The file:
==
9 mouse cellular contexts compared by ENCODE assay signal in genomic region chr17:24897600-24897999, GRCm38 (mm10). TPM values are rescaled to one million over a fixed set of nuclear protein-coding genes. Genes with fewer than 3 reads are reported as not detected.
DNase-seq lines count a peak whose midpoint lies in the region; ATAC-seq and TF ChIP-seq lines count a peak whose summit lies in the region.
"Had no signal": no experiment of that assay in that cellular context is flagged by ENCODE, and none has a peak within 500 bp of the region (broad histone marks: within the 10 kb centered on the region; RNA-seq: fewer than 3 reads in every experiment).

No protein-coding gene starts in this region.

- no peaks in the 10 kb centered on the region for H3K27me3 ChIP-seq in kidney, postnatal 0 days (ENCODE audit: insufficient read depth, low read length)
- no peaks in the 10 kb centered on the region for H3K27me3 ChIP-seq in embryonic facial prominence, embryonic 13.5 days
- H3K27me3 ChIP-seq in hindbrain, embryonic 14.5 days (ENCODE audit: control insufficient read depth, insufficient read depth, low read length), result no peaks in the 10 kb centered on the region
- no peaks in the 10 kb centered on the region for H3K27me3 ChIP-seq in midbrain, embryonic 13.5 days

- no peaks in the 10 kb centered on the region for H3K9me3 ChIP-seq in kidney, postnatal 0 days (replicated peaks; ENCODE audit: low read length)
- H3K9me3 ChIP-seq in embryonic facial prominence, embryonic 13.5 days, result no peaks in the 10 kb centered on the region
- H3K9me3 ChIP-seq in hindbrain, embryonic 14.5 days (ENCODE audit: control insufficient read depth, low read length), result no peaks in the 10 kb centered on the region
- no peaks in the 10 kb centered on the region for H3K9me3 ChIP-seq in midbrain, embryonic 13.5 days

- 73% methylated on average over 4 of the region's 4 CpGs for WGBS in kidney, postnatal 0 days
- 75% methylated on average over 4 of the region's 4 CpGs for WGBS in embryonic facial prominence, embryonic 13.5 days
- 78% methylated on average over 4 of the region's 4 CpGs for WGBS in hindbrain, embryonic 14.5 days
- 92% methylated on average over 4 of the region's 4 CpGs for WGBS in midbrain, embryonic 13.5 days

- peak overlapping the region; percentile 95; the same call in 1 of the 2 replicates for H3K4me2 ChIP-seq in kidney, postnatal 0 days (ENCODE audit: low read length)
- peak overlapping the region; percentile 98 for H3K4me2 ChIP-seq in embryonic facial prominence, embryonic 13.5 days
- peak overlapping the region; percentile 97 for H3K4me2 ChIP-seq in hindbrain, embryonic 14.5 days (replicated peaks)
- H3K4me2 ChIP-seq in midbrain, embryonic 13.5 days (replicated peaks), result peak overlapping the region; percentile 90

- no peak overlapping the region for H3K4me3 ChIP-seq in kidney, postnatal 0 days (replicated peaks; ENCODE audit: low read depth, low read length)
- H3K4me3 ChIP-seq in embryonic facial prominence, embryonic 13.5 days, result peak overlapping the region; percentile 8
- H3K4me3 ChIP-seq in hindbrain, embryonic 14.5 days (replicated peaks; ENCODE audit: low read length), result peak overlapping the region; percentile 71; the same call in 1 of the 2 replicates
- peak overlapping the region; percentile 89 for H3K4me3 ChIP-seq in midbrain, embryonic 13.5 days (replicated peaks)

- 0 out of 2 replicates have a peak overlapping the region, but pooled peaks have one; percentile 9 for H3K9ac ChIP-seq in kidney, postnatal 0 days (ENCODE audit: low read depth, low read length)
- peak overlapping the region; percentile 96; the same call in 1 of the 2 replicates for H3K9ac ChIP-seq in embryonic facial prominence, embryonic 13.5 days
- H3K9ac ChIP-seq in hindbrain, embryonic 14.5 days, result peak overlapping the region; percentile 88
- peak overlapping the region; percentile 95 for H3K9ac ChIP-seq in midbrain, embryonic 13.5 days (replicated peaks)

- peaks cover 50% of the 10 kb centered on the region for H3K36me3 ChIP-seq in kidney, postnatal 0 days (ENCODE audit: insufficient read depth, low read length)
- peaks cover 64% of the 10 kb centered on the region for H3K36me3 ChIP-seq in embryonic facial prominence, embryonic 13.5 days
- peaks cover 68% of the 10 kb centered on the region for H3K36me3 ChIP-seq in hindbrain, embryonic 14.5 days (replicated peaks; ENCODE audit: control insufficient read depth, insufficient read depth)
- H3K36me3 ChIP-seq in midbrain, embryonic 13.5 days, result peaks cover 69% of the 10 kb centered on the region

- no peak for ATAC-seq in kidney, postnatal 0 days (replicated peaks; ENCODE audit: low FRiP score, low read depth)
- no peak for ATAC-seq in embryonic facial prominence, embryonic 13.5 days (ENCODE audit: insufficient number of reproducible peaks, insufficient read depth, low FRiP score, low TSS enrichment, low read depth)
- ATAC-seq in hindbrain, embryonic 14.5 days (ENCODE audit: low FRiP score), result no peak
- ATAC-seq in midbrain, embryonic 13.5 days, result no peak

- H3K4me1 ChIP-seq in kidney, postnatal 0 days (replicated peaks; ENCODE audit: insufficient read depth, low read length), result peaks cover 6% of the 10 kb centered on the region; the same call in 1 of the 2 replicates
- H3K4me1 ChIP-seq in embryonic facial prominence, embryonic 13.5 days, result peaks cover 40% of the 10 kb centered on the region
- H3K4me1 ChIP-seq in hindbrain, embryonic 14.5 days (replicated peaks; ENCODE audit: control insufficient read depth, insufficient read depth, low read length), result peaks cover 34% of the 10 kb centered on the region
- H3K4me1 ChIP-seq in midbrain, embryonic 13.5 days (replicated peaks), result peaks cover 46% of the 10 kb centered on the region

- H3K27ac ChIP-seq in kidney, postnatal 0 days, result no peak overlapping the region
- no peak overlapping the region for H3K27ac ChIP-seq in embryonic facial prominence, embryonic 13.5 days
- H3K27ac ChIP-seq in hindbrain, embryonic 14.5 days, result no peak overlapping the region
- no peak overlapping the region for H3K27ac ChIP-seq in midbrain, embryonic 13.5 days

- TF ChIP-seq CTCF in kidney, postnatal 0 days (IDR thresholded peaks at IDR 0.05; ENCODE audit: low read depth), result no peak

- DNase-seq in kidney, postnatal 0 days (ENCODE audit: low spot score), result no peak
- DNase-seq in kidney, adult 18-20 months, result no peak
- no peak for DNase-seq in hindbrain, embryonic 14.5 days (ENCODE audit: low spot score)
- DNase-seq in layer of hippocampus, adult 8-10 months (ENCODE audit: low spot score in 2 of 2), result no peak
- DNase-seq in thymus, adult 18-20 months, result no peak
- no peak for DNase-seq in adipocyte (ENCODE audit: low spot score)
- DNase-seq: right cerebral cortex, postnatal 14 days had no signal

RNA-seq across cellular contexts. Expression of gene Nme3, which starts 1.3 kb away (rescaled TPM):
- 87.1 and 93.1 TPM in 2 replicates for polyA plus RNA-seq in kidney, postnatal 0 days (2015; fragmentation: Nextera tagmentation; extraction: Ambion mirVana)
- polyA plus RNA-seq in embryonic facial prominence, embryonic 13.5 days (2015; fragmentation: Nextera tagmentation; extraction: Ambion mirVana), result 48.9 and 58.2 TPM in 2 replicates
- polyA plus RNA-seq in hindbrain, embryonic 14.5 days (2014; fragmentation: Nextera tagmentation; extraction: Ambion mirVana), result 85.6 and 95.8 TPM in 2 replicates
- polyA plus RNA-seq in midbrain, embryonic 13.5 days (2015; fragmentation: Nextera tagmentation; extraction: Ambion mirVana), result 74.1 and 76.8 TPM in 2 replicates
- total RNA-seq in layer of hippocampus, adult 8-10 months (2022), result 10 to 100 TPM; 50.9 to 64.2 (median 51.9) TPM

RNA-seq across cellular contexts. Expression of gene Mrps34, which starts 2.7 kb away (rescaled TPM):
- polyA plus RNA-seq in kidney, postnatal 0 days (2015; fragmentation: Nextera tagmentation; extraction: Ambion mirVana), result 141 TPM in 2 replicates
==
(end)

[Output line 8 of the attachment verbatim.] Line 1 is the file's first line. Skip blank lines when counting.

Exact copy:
- no peaks in the 10 kb centered on the region for H3K27me3 ChIP-seq in midbrain, embryonic 13.5 days